“Almost half of international students start in the second semester, so they haven’t started yet, and it’s now clear they won’t be able to get into the country, so that’s a whole cohort of students who won’t start,” she said.
“So, a first-year who doesn’t start this year is a second-year who won’t be here next year and a third-year who won’t be here the year after.
“This is not a one-year problem for universities. It’s a two, three or even four-year problem.”
According to the modelling by Universities Australia, higher education institutions could be set to lose as much as $4.8 billion in revenue this year alone.
The impacts could be far-reaching for institutions and would have major ramifications for areas outside of teaching and learning.
Ms Jackson said independent estimates predict as much as $3.5 billion worth of university research activity could be at risk.
“This is not something the nation can afford to lose,” she said.
“The reason we are doing well in relation to coronavirus is very largely due to the extraordinary research and work from practitioners who are keeping us safe every day who are at the front line in terms of finding a treatment and finding vaccines.”
Professor Frank Larkins, the former deputy vice-chancellor at the University of Melbourne, said his research has found as many as seven Australian universities could face significant financial strain.
According to Professor Larkins, Monash University, Royal Melbourne Institute of Technology, University of Technology Sydney, La Trobe University, Central Queensland University, Southern Cross University and Canberra University are most at risk, with all but La Trobe generating more than 30 per cent of their revenue from international student fees.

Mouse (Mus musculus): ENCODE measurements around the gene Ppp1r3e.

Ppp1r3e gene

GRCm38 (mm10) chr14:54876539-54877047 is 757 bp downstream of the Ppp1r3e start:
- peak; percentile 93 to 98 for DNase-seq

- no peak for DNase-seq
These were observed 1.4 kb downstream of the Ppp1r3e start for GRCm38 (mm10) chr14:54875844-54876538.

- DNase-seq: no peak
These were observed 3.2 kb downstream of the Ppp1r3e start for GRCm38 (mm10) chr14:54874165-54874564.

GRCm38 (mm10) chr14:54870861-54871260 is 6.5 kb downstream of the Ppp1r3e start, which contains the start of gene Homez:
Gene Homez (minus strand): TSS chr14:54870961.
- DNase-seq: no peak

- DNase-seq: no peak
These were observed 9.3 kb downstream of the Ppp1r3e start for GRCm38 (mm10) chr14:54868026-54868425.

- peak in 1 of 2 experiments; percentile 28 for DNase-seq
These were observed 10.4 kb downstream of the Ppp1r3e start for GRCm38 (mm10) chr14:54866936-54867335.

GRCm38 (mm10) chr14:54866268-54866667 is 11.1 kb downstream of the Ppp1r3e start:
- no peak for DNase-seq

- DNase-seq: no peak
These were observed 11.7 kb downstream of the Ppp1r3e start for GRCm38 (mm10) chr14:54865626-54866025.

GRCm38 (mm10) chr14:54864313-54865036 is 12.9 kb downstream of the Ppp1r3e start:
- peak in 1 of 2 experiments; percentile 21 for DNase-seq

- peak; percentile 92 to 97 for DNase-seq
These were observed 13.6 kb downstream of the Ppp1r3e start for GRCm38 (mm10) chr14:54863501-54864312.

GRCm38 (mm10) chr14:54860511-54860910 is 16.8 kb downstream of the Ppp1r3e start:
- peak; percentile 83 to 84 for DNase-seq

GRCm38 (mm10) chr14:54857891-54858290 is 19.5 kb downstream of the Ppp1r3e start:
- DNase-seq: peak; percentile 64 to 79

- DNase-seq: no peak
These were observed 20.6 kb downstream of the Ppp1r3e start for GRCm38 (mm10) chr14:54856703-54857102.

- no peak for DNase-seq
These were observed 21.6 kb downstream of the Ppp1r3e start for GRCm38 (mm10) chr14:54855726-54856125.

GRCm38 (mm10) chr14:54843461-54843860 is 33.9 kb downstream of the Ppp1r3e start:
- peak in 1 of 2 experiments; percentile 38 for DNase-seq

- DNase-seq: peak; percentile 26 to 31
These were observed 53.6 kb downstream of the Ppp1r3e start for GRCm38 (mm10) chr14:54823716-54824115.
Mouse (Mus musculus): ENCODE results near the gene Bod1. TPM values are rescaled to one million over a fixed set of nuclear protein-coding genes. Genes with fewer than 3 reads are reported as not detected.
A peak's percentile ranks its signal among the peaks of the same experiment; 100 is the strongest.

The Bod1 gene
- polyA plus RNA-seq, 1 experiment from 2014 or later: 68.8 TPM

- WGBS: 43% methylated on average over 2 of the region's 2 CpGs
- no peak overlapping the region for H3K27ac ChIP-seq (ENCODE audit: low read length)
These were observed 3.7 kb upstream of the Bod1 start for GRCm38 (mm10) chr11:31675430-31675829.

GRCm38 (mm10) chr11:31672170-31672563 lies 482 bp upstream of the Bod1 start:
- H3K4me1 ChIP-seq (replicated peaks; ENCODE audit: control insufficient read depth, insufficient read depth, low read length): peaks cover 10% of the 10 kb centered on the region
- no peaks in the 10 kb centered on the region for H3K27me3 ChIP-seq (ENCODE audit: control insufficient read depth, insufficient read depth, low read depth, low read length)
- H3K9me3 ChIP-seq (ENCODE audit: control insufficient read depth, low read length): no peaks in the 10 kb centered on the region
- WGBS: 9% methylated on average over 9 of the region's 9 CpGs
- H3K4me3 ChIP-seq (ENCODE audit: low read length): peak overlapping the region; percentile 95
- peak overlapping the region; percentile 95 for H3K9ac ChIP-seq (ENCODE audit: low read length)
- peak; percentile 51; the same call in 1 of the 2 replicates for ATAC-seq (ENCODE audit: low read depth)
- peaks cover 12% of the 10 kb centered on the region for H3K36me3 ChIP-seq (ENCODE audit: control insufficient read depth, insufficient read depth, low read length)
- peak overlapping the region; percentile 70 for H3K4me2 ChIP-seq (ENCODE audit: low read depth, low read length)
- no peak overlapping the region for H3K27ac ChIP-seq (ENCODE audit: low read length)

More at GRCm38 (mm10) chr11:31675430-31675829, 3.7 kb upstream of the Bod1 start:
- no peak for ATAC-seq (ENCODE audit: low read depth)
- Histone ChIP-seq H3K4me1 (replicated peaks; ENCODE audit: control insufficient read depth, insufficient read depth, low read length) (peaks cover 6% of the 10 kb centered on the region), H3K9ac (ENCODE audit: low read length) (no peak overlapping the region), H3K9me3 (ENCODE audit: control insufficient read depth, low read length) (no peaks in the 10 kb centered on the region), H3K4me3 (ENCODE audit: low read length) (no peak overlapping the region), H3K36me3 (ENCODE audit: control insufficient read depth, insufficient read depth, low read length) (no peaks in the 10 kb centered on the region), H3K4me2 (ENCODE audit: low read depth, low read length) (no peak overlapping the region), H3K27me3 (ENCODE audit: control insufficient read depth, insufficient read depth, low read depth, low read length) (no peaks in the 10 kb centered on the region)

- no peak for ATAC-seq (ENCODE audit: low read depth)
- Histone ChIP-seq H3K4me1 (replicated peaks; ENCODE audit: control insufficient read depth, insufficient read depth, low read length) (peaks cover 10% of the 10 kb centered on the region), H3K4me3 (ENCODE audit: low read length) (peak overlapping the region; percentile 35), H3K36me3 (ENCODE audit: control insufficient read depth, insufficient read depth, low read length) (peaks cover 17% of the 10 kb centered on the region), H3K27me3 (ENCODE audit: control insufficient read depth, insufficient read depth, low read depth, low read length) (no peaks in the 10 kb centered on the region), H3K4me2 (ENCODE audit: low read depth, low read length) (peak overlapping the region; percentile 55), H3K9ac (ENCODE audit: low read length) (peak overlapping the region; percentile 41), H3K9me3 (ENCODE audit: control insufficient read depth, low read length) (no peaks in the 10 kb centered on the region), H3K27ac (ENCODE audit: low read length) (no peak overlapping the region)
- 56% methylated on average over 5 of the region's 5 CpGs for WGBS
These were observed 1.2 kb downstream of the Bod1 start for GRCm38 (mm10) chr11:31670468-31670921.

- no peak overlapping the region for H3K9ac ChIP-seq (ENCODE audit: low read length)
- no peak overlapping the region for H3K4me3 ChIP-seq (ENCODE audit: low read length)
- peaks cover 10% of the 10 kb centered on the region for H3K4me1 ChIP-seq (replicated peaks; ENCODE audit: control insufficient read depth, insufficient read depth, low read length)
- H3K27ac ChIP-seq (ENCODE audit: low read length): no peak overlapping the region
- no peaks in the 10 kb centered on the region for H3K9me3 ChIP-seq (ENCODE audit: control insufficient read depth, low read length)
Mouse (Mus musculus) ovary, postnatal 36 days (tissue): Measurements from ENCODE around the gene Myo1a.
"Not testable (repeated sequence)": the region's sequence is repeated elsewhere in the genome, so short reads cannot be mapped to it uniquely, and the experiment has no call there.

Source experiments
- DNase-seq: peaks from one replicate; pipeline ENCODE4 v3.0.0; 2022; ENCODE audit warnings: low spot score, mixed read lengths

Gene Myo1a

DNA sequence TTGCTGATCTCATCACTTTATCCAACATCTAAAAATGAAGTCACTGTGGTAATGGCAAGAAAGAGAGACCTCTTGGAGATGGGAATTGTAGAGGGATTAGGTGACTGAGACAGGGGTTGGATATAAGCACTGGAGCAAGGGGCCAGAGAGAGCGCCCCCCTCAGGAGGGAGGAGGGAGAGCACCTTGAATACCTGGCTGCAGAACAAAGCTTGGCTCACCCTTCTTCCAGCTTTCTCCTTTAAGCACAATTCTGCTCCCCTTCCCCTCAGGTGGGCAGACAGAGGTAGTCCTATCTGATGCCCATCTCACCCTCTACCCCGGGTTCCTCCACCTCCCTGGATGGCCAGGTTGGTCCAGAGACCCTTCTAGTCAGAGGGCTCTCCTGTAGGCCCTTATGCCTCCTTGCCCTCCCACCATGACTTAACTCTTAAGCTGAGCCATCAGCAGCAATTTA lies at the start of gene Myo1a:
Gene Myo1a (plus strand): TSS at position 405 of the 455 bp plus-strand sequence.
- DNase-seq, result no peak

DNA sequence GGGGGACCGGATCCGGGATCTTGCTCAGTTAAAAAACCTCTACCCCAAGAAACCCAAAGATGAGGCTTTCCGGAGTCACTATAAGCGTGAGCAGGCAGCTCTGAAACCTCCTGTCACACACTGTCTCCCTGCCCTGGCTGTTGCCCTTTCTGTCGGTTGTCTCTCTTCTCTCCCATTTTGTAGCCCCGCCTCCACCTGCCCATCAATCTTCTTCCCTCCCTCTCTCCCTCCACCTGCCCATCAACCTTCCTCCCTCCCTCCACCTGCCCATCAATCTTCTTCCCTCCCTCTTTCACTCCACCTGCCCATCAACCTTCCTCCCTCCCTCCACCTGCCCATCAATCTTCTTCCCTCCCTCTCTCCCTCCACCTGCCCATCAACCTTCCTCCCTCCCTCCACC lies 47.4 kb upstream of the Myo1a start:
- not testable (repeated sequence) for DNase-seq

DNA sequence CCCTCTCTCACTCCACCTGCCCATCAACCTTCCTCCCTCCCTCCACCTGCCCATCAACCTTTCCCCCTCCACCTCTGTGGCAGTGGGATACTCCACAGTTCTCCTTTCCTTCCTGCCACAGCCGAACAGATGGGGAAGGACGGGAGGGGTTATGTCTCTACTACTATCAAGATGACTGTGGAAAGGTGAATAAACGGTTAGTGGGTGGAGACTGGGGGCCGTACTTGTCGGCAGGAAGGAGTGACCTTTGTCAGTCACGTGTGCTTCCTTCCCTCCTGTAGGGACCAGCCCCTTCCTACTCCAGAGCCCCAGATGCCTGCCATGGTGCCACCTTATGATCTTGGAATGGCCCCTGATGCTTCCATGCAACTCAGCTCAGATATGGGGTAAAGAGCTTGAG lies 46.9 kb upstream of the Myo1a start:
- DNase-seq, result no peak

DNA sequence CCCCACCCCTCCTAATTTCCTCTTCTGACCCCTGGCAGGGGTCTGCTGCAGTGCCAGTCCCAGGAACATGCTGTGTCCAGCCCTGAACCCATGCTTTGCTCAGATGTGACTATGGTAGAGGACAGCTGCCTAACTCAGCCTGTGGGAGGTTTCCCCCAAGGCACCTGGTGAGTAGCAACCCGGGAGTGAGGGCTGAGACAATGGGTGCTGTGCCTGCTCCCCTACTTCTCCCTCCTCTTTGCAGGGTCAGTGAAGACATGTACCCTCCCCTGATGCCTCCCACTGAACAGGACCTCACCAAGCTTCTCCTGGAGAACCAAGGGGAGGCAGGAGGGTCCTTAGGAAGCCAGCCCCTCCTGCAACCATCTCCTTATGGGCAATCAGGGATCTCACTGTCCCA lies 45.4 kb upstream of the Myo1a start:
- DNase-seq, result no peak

“If a university was to lose the research income from overseas students, that we predict, and it’s basically 40 per cent of the income across the year, universities like RMIT would be short by about $137 million while UTS in Sydney would be short by $77 million,” he said.
“Because losses are accumulating over the second and third years, we assumed the RMIT for example, by 2023 it would be short by about $500 million and UTS short by $330 million.”
Such serious hits to revenue could force some universities to take drastic action.
Professor Larkin predicted many institutions would likely cut back on the courses they offer, reduce the number of staff employed and even potentially close campuses that were not viable.
“More than 50 per cent of the money a university spends is employee costs,” he said.
“As a result, as many as 21,000 jobs in this sector could be lost over the next three to five years."
There could be some relief on the horizon for Australia’s higher education sector, with state and federal leaders open to fast-tracking the return of international students by easing border restrictions.
NSW Premier Gladys Berejiklian said she and the NSW government had been working towards opening borders for international students in a bid to save regional universities.
Victorian Premier Daniel Andrews this week said he was hopeful of getting “international education back on its feet soon”.
Ms Jackson said Uuniversities across the country were bracing for lean times, but she insisted they would only consider job cuts as a last resort.
“All sorts of capital projects, important infrastructure projects, have been put off, all sorts of discussions are being had with state authorities, with banks about loans. Every option is being taken to try and reduce outgoings so that universities can come out of this in a healthy state," she said.
“That said, $16 billion over four years is a very large sum of money, and additional support will be required from the federal government."
She said Australia’s economy wouldn’t be able to properly recover if research was not at the forefront.
“It’s a thing that creates knowledge, that creates jobs, that creates new industries, and that’s exactly what we need right now in the middle of this financial downturn.”